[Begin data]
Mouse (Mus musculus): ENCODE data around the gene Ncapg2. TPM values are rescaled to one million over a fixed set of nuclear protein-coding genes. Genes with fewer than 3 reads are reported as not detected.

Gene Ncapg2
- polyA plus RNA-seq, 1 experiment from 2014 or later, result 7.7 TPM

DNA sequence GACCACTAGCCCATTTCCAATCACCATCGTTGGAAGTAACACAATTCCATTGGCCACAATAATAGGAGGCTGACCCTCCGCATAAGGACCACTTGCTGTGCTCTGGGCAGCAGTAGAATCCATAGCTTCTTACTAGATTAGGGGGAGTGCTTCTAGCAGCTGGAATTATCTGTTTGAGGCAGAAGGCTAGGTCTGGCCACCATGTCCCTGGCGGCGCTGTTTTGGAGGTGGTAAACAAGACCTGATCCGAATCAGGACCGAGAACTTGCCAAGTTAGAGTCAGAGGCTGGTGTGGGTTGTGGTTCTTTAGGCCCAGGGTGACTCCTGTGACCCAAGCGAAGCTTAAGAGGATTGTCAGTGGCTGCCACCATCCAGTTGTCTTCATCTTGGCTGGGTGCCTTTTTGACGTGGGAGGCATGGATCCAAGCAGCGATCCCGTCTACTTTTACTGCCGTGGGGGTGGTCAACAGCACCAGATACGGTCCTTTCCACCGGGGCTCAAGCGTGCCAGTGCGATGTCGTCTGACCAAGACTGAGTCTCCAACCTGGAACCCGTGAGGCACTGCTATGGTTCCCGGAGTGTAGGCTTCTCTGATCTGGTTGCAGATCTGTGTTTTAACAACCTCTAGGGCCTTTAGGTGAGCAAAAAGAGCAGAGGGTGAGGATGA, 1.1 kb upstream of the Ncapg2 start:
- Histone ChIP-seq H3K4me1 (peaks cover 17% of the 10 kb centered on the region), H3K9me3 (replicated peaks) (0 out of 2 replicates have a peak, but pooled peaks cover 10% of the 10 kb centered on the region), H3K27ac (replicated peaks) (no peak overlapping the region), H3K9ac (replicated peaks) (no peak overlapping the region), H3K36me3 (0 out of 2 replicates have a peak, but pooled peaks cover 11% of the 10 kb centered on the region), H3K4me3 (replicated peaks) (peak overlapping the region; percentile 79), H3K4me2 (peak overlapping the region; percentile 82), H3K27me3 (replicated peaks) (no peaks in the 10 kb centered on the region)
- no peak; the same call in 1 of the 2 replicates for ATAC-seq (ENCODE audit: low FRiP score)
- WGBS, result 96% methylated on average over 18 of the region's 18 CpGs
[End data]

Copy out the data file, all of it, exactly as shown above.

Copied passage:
Mouse (Mus musculus): ENCODE data around the gene Ncapg2. TPM values are rescaled to one million over a fixed set of nuclear protein-coding genes. Genes with fewer than 3 reads are reported as not detected.

Gene Ncapg2
- polyA plus RNA-seq, 1 experiment from 2014 or later, result 7.7 TPM

DNA sequence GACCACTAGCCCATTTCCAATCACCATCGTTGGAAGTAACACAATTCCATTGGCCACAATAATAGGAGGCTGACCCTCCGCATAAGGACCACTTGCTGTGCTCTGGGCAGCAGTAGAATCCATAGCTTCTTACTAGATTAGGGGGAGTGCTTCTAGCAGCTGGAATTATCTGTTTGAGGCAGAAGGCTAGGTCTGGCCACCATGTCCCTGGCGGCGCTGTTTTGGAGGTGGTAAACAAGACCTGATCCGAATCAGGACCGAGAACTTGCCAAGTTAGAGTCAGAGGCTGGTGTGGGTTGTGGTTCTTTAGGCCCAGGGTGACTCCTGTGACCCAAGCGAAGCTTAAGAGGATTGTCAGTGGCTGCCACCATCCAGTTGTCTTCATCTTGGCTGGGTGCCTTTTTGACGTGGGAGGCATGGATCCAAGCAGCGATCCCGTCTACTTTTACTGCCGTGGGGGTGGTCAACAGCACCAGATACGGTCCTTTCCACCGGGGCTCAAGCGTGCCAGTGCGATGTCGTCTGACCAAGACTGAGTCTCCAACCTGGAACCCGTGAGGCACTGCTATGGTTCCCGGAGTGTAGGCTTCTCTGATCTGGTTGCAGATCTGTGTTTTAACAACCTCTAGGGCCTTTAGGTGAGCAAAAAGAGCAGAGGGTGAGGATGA, 1.1 kb upstream of the Ncapg2 start:
- Histone ChIP-seq H3K4me1 (peaks cover 17% of the 10 kb centered on the region), H3K9me3 (replicated peaks) (0 out of 2 replicates have a peak, but pooled peaks cover 10% of the 10 kb centered on the region), H3K27ac (replicated peaks) (no peak overlapping the region), H3K9ac (replicated peaks) (no peak overlapping the region), H3K36me3 (0 out of 2 replicates have a peak, but pooled peaks cover 11% of the 10 kb centered on the region), H3K4me3 (replicated peaks) (peak overlapping the region; percentile 79), H3K4me2 (peak overlapping the region; percentile 82), H3K27me3 (replicated peaks) (no peaks in the 10 kb centered on the region)
- no peak; the same call in 1 of the 2 replicates for ATAC-seq (ENCODE audit: low FRiP score)
- WGBS, result 96% methylated on average over 18 of the region's 18 CpGs